#6 Phoebe K.

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Posted 15 February 2014 - 09:24 PM

In my understanding Christ was always in the fullness of his divinity and humanity, as is seen clearly in his transfiguration.  As I understand it Christ held his humanity in the way it was before the fall, but also in the fullness of what it could be, for the rest of us the state of theoses.  

 

As I understand it Christ showed the full realization of the image and likeness of God, as he was perfect in his divinity and his humanity as we confess in the Creed and in the hymns of the church.  

 

Phoebe



#7 Rdr Andreas

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Posted 16 February 2014 - 01:40 AM

I agree with Phoebe that this is the Church's teaching.



#8 Kosta

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Posted 16 February 2014 - 02:15 AM

So, would I be understanding correctly if I said that Christ's human body was made in the image and likeness of His own divinity? That is fascinating to consider deeply. Also, the glorified body is a transfigured existence, but the relationship to God in terms of image remains, only the likeness is more amplified, yes? Does Christ's body, since He is sinless throughout the incarnation, grow in likeness after His resurrection, or is it already fully in the likeness as well as image of God?


After the ressurection it simply was transfigured to transcend the fall, this he no longer hungered, no longer got sick, no longer died. And his body was made in the image and likeness of His own hypostasis. In icons of the 7 day creation, Christ looks identical to Adam.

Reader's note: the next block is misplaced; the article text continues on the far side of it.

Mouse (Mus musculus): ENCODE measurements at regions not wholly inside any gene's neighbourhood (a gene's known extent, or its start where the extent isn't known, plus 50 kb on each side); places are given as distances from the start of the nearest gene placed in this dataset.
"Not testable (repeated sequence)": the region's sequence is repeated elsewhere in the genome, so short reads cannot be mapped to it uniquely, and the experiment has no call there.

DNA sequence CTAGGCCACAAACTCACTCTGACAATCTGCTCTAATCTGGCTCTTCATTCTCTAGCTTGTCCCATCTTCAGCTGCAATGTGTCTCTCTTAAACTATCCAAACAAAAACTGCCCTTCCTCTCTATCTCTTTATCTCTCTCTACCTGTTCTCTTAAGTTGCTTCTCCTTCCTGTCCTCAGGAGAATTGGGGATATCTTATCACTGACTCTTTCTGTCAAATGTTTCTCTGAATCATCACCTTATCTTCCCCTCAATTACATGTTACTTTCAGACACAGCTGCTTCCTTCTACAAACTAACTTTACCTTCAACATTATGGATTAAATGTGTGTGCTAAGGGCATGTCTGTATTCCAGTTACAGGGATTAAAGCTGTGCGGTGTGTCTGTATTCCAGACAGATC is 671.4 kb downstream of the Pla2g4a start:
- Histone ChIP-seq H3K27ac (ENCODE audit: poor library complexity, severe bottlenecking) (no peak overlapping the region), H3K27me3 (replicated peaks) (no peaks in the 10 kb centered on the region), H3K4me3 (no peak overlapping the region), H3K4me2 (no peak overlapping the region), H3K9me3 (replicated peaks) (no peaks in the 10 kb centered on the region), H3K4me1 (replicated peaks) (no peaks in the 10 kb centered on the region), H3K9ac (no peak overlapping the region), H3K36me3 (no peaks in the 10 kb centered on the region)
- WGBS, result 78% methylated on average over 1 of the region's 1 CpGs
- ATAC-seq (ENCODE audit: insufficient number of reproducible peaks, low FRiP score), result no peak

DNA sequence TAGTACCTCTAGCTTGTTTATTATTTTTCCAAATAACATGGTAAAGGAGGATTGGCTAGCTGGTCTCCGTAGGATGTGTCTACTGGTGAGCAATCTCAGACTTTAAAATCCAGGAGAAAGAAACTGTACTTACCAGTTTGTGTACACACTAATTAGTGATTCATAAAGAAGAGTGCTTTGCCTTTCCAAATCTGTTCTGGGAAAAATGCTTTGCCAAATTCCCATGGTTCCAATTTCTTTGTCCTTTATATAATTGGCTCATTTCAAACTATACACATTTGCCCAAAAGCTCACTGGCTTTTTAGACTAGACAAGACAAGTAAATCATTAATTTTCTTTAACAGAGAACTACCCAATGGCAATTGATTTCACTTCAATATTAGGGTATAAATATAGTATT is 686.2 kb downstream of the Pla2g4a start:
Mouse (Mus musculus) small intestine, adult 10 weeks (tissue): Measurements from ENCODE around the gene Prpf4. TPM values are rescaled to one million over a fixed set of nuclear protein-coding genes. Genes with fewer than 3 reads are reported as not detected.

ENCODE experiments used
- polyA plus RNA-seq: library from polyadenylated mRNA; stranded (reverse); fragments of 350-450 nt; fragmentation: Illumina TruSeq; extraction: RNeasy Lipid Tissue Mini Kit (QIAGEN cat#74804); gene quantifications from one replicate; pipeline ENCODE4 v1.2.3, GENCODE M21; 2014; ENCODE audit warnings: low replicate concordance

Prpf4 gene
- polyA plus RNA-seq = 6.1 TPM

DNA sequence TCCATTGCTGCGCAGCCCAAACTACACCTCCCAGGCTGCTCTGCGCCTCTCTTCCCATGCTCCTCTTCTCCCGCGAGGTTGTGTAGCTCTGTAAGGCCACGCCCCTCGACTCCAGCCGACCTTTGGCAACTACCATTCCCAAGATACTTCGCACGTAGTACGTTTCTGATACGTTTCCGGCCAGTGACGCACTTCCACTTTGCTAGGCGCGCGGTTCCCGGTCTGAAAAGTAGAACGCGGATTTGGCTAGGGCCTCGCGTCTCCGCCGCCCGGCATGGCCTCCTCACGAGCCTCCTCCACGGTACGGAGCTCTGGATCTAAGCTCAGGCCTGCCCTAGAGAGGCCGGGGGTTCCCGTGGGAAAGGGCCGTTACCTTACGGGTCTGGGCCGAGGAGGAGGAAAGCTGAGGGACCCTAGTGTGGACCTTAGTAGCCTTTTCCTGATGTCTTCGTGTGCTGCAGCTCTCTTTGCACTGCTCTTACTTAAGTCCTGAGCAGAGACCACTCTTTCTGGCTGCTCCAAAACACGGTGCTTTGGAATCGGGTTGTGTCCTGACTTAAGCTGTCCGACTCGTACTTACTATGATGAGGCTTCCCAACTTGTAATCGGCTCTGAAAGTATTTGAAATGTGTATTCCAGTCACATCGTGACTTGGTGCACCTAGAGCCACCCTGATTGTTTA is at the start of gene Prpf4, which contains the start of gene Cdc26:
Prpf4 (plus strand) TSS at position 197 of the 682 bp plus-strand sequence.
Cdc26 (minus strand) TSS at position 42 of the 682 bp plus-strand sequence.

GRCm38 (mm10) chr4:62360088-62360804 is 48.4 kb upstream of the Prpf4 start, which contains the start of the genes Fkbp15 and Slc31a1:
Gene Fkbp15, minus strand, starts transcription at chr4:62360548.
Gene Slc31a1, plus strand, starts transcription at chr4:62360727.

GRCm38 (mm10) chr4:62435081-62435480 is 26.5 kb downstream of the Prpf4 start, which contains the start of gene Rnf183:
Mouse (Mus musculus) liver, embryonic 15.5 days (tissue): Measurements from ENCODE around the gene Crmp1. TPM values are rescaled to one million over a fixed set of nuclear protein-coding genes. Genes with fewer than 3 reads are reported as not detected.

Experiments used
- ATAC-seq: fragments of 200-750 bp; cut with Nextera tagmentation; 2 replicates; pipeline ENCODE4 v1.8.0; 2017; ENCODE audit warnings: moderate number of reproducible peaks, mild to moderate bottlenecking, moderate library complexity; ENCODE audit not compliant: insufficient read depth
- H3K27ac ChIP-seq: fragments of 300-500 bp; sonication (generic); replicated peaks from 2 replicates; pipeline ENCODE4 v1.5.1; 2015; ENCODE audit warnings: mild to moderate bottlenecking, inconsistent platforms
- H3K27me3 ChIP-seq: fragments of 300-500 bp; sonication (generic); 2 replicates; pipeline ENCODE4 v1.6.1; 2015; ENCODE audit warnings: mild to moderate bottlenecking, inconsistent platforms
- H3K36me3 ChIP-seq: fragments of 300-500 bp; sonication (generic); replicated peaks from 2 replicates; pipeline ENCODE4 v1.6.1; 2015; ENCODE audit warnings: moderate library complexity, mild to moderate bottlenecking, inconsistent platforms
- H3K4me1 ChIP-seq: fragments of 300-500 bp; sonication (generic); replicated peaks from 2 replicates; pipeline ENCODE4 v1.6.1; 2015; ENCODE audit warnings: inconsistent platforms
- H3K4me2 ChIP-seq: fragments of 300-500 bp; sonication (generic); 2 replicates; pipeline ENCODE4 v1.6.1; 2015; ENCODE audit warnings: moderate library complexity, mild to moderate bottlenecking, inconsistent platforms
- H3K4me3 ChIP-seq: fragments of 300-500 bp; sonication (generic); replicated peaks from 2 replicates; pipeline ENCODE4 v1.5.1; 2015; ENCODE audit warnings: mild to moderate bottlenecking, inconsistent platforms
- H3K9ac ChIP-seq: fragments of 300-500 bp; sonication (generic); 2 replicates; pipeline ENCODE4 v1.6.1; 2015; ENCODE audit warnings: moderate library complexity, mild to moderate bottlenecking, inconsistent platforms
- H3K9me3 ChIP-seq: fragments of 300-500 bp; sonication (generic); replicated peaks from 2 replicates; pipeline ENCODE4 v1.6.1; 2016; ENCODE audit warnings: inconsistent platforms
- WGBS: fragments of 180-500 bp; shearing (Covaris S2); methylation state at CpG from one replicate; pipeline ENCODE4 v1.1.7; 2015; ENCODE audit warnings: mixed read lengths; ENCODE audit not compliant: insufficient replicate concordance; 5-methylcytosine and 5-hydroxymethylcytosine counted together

#9 Rdr Andreas

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Posted 16 February 2014 - 12:05 PM

I'm not sure this is accurate.

 

Panagiotis Trembelas:


Since the Lord was sent by His Father to the world to raise the fallen human nature, reconstituting it as another ancestor and new Adam, it was natural for Him to assume the human nature, which “Adam received sinless at the first creation,” so that that nature which the first Adam threw to “corruption and death,” the Lord raised “sinless according to nature.” Therefore the Lord did not assume another human nature, different from the one that came out of the hands of the Creator, but the self same one carried by us, save healthy, and not one corrupted or rendered sick by sin, which reveals Him perfect man, precisely as the first Adam was in Paradise before falling into transgression.

 

Metropolitan Hierotheos:


Christ’s conception in the womb of the Theotokos took place creatively through the Holy Spirit and not by seed, because Christ had to assume the pure nature that Adam had before his transgression.